Let me ask you a question. Do you ever feel like you are running and running; you have so much energy you are fuelled and geared up for everything, excited about life, love and work, and then suddenly, you begin to feel tired. Your legs don’t feel like they can keep carrying you, and in the not too distant horizon is this huge wall and you’ve no idea how to climb it? A long winded question I know, but it sounds familiar? Well, about two weeks ago I came face to face with the wall. I mean, Game of Thrones style big freakin’ wall.
Inspiration wasn’t coming, the ideas had stopped and I had a lot going on in my personal life, that I just couldn’t see any light. It’s hard to deal with those situations when you are so used to being enthusiastic all the time. I find I have highs and lows, there seems to be no middle ground for me and I hate that. At this time, I couldn’t see a positive in anything. I just wanted to go to ground and try and work my way out of the funk and figure what kind of James Bond device I needed to surmount the wall. So where did this all come from?
I’m terrible for comparing myself to others. When someone gets a job or a project, I get jealous. I can’t help it. I question why I didn’t get it and what I’ve done wrong that I wasn’t chosen. It’s a toxic way to think about yourself, and of others. I always feel happy for my friends and colleagues when they do well, we have to celebrate our successes and share in our friend’s feats as well as our own. I just wish I could be like that all the time. Instead, I retreat into myself, all the while going through a period of self-questioning that I’d make Mastermind look like a breeze. Special topic: me. I’ve often thought maybe its a sign of selfishness. But I try not to think about that.
But back to the wall. So there’s no Jon Snow to help me get over it. So what do I do? Take a running leap over it, over the problems and my self-criticising? Or, take several steps back and try and go through it head first, hoping to cause no injury to myself? Or do I stop for a bit, think it out, and figure out a solution that helps me climb the wall safely, to the top, and descend the other side in a better attitude? The first way will end up with me falling head first down the other side, where I will get up and forget the funk, all to find I feel no better. The second way I will inflict so many emotional and mental issues on myself by bulling through in anger and envy. The third way, is planned. It’s solution-based to try and understand the causes and determine how to stop them from returning.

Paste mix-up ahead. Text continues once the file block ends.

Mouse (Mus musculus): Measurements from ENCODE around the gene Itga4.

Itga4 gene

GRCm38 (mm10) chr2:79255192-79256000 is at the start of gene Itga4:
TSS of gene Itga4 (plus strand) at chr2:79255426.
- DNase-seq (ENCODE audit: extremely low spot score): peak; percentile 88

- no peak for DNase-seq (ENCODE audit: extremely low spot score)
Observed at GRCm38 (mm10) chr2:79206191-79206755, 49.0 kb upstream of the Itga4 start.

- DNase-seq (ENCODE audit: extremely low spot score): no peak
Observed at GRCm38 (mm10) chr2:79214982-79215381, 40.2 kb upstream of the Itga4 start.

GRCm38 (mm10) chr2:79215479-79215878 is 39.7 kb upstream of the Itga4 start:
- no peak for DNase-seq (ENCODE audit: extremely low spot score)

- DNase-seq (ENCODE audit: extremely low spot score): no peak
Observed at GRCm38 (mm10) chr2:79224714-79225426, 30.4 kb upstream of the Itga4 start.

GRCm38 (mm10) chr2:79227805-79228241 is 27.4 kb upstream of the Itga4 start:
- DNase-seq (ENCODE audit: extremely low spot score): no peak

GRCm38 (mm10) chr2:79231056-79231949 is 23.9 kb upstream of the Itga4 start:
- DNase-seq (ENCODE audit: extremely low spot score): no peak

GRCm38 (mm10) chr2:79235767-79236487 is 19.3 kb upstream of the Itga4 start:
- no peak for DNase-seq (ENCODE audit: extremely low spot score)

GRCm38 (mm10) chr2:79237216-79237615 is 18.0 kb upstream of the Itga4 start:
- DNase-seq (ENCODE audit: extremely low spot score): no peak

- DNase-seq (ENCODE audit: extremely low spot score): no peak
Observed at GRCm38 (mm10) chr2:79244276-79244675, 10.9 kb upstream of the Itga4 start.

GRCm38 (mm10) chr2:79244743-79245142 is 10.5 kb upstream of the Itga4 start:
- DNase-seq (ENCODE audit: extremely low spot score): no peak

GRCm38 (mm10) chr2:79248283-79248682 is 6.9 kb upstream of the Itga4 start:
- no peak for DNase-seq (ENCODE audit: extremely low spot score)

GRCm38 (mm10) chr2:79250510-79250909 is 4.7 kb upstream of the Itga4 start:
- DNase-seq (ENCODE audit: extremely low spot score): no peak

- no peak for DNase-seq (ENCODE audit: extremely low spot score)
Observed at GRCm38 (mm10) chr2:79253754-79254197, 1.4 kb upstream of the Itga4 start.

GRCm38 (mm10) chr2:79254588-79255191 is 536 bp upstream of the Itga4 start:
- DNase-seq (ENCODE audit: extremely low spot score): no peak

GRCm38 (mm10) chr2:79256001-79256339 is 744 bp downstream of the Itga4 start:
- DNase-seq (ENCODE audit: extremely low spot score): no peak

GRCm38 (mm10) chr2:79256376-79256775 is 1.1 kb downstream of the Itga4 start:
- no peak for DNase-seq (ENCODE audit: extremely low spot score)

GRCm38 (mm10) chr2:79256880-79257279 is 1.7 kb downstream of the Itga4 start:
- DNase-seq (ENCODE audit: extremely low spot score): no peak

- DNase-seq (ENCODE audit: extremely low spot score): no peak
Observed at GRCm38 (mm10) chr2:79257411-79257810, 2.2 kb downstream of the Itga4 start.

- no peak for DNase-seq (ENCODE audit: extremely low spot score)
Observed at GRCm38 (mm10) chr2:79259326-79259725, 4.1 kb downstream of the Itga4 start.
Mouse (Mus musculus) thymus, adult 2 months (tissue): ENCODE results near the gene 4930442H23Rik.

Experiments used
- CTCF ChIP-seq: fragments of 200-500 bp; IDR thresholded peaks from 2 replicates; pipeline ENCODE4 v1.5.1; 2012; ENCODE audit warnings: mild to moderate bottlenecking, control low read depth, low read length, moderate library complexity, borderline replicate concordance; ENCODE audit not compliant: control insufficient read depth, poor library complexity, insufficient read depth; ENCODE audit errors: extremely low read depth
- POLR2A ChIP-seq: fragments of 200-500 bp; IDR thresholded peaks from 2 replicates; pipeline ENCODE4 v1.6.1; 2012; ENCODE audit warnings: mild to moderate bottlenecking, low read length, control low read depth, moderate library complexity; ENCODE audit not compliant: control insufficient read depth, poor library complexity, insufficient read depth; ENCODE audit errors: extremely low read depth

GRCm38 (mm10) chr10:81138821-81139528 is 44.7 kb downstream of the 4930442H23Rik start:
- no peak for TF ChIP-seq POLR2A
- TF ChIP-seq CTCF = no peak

It took a long time for me to adopt the third way of climbing the wall. And how I did comes down to a few simple things. I stop and actually write down what’s bothering me. From the projects that I haven’t landed, to why my husband cannot pick up his gym gear off the floor. Everything. Down. On. Paper. Then, I start to add perspective to each thing. I may not have booked Project “XYZ” but why don’t I make a list of brands I’d like to work with and start pitching to one per day. And, maybe by asking husband to just pop his gym gear into the laundry basket please and thank you, would stop me wanting to fire it out the bedroom window.
So, now, at this point, I’ve started to climb the wall. I tick off those irritating things that stop me from being the best version of myself. Because that girl is sitting, legs crossed, cappuccino in hand, waiting for me on the other side of the wall. Slowly, and very surely, I get to the top of the wall, with a mind that maybe restless, but productive. There is a temptation, now that I’m at the top, to just jump down, grab the coffee and motor on. But, being at the top doesn’t mean all is ok. I need to work my way down the other side of the wall, with care and thought. Practical thought.
And this is where actioning comes in. I take the list I made and I add a column called progress. Did I send out a work pitch and get a response? Yes. Do I need to follow that up with ideas to work it out? Absolutely. Progress. Is the gym gear/floor situ solved? Of course it is, because asking nicely is always the best possible approach. So as I descend the wall, I have a plan. And I am executing the plan as I put my toes on the ground. So I pick up the cappuccino from the well organised, calmer, positive version of me and I continue on knowing that if there is even a little wall up ahead, I’ve got a way to get over it.
Things to read to help with motivation
I love a good self-help book and I’ve read so many, but some of my favourites are:
- The Secret, by Ronda Byrne
- You Can Heal Your Life, by Louise Hay
- E-Squared, by Pam Grout
- The Life Changing Magic Of Not Giving A F**k, by Sarah Knight